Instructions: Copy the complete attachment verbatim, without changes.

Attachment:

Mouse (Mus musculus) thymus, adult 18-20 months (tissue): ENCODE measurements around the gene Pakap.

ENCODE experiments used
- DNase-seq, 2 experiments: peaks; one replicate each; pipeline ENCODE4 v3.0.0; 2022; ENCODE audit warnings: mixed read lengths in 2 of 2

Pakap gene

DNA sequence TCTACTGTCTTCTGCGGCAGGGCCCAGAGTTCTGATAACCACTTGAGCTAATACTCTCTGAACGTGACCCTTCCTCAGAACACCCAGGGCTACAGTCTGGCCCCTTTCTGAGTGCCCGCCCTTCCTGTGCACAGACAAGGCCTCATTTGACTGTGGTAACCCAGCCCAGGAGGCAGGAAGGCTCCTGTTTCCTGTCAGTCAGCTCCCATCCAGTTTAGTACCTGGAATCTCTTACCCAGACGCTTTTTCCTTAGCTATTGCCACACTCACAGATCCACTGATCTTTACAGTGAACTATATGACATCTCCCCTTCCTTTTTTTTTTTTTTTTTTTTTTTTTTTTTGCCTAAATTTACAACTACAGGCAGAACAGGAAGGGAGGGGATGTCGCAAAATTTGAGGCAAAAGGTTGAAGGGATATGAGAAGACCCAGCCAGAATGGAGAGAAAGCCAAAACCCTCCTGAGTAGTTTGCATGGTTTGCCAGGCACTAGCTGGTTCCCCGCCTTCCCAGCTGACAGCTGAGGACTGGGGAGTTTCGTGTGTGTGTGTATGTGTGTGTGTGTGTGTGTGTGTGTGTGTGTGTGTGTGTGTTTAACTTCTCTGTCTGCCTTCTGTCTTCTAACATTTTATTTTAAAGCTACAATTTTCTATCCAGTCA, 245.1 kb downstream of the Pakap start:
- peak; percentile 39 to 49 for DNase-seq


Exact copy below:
Mouse (Mus musculus) thymus, adult 18-20 months (tissue): ENCODE measurements around the gene Pakap.

ENCODE experiments used
- DNase-seq, 2 experiments: peaks; one replicate each; pipeline ENCODE4 v3.0.0; 2022; ENCODE audit warnings: mixed read lengths in 2 of 2

Pakap gene

DNA sequence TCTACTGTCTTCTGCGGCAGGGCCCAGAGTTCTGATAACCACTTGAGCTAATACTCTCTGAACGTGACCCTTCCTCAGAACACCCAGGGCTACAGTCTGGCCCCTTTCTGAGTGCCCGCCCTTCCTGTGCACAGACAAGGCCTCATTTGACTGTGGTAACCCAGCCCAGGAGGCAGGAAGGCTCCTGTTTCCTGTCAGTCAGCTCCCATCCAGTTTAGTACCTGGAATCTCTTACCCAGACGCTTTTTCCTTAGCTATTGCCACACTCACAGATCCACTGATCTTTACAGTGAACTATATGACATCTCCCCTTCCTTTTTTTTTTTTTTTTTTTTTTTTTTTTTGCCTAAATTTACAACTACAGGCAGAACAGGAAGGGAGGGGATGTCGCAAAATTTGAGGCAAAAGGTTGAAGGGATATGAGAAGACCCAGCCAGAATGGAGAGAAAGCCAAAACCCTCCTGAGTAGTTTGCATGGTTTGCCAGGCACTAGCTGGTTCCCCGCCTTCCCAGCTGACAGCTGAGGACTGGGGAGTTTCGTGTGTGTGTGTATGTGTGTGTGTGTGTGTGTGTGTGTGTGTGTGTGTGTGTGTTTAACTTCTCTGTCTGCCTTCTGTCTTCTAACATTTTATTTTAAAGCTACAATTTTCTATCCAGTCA, 245.1 kb downstream of the Pakap start:
- peak; percentile 39 to 49 for DNase-seq